The Substance Abuse and Mental Health Services Administration (SAMHSA) is a proponent of Medication-Assisted Treatment (MAT) which “is the use of medications, in combination with counseling and behavioral therapies; to provide a “whole-patient” approach to the treatment of substance use disorders. Research shows that a combination of medication and therapy can successfully treat these disorders, and for some people struggling with addiction, MAT can help sustain recovery.”
Recovery Is Multi-Faceted
Today, it is becoming increasingly evident that addiction and abuse are rooted socially, physically, mentally, emotionally, and spiritually within a person’s life. Thus, for a recovery to be wholly successful it must attend to the drug or alcohol abuse and address the following concerns related to substance abuse:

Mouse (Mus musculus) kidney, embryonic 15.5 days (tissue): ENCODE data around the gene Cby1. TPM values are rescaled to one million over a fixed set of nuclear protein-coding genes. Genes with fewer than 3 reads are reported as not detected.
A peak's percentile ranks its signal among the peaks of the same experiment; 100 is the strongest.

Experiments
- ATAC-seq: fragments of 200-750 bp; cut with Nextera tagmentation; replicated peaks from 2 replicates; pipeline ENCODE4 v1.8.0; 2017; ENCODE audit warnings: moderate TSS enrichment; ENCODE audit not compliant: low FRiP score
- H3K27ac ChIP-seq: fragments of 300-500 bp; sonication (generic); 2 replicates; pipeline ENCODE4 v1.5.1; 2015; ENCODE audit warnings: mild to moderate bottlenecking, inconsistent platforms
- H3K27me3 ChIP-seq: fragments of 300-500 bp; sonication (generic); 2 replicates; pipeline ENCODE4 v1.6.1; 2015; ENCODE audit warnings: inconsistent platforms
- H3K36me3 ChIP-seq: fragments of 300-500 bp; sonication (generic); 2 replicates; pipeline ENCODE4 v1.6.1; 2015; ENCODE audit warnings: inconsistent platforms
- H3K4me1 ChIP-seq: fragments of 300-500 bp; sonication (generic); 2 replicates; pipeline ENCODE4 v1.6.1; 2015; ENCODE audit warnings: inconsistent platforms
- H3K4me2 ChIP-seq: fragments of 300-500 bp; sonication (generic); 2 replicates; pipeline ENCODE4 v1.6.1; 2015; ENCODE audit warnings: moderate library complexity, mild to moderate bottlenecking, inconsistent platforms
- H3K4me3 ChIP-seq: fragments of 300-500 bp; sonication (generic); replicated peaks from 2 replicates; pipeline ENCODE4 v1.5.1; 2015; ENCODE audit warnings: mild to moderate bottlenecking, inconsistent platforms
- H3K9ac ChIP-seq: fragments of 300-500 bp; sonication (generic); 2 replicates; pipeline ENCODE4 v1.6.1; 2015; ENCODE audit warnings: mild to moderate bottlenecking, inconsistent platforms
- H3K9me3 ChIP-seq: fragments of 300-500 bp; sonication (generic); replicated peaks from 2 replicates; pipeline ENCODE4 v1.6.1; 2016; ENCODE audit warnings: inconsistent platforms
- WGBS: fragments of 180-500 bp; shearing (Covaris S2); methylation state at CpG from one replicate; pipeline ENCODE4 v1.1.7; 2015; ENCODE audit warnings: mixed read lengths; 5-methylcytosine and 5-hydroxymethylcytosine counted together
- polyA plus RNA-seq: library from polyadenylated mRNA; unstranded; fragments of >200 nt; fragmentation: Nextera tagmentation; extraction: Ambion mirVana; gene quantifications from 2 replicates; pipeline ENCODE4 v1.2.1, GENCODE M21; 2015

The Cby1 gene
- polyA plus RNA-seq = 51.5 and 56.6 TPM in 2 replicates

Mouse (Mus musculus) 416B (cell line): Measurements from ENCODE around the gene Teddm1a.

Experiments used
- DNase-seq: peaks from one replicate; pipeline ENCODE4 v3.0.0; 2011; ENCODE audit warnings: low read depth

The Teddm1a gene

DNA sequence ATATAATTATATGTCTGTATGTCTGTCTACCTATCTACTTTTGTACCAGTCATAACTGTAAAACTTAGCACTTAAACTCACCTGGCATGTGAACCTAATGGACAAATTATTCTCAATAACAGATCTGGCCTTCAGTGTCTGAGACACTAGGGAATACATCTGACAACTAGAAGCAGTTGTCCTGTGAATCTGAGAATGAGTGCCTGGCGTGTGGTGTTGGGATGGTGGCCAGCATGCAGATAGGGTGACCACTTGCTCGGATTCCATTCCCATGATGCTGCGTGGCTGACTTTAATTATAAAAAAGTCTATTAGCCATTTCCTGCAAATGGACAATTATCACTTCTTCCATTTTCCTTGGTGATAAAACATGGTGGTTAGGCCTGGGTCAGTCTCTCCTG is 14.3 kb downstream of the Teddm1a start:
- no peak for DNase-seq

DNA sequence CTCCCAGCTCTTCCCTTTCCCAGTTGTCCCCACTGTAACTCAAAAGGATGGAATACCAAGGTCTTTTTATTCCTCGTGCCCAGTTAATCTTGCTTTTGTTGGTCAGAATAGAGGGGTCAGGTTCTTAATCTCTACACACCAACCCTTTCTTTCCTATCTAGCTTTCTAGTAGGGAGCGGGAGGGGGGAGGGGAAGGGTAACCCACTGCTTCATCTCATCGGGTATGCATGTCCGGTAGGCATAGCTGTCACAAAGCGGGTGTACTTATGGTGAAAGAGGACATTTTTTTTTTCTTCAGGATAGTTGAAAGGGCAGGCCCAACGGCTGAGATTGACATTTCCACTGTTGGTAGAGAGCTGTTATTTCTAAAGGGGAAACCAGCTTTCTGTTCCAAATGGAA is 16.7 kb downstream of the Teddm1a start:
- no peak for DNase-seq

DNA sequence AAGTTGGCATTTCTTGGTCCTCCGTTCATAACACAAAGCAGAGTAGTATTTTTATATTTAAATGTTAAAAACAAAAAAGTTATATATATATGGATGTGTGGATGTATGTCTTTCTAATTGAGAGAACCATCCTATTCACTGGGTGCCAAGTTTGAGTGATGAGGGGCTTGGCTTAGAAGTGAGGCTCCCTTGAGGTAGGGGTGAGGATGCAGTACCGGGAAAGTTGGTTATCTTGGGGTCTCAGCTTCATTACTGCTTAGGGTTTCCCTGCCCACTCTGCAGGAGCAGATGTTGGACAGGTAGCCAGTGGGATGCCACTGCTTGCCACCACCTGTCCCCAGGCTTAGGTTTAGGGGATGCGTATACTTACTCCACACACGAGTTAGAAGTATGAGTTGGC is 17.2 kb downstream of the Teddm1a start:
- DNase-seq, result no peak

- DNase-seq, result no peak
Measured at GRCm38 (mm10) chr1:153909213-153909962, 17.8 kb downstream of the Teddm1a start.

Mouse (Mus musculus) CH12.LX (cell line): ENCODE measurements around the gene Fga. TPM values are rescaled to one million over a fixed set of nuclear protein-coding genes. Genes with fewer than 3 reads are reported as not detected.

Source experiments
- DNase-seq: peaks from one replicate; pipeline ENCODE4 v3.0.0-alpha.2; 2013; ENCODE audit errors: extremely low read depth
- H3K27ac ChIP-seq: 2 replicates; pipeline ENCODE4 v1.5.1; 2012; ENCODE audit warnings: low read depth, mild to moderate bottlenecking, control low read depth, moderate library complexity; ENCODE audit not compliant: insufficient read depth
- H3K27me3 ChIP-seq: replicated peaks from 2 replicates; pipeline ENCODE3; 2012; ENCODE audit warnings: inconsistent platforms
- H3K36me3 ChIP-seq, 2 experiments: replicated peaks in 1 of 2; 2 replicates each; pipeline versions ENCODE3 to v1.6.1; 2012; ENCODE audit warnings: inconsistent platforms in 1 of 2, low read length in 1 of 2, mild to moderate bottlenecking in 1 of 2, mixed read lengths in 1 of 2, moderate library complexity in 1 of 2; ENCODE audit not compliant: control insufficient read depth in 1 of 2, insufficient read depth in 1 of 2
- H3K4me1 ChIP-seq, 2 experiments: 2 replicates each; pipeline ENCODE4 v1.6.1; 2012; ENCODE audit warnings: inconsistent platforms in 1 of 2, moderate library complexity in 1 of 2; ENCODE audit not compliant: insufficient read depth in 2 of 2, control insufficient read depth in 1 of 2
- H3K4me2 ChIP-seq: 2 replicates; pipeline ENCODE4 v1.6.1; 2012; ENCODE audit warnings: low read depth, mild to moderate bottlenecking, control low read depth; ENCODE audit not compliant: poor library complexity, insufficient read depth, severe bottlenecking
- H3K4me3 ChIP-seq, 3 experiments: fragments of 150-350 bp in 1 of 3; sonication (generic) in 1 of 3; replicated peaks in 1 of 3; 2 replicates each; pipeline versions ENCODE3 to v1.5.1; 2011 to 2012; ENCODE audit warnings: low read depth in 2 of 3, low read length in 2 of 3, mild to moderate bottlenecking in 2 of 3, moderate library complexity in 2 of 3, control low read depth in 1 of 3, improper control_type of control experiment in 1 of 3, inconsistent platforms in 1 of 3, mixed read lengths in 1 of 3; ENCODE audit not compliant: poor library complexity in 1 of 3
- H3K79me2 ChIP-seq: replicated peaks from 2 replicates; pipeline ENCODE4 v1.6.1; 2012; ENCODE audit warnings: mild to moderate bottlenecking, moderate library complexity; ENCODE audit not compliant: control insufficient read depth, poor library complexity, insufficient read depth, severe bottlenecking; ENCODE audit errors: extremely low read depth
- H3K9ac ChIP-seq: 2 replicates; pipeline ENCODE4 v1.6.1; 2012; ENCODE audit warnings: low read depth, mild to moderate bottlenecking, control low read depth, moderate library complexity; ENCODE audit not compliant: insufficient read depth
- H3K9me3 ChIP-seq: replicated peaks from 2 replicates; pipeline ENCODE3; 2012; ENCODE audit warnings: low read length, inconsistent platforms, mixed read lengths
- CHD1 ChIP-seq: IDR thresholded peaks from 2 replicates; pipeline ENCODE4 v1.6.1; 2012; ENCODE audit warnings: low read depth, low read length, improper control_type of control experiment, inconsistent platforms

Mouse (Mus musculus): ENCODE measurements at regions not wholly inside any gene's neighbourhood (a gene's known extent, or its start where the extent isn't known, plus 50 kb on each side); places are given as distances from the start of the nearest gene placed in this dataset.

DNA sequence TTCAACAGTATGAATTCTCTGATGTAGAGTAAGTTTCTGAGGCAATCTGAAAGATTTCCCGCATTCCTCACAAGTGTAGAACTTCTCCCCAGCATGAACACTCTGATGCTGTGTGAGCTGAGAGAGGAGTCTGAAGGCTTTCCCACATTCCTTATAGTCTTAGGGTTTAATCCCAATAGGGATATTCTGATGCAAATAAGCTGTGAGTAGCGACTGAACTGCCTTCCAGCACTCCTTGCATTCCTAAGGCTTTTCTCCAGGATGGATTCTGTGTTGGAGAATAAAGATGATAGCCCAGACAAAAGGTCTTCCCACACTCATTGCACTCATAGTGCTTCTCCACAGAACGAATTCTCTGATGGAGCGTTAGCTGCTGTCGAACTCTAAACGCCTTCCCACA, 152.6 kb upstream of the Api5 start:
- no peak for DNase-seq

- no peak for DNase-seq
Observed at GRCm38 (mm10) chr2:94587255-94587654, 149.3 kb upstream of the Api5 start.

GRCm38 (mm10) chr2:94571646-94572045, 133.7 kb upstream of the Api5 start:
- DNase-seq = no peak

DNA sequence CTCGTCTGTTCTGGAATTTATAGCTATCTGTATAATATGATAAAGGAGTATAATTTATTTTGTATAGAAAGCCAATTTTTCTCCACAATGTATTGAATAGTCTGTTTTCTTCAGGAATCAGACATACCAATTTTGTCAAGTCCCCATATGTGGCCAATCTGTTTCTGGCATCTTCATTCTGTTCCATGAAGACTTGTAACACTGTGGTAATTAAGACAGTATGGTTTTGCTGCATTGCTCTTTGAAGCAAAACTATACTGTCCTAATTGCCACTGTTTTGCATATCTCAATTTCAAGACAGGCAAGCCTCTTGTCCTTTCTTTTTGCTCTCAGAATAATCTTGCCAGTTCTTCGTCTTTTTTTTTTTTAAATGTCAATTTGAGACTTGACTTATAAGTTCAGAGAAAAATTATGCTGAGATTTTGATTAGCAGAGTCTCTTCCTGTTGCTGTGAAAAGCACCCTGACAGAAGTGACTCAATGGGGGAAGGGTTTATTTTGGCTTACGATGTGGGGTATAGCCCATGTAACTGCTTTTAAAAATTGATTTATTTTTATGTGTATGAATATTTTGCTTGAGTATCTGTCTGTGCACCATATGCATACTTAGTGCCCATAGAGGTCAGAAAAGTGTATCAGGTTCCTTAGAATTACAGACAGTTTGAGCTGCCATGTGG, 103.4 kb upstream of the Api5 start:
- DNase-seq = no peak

- Their family and/or relationships
- Legal concerns
- Any other areas that may have been affected by their substance abuse
The treatment should be continuously evaluated and modified to fit the individual as they progress through recovery, supporting their changing needs and circumstances.
Some feel that abstinence-only programs commonly bypass some of these facets, focus their attention too heavily on addressing the physical and spiritual ramifications of the addiction, and do not spend enough time preparing an individual to contend with the other aspects of their life.
What Are Some Of The Alternatives?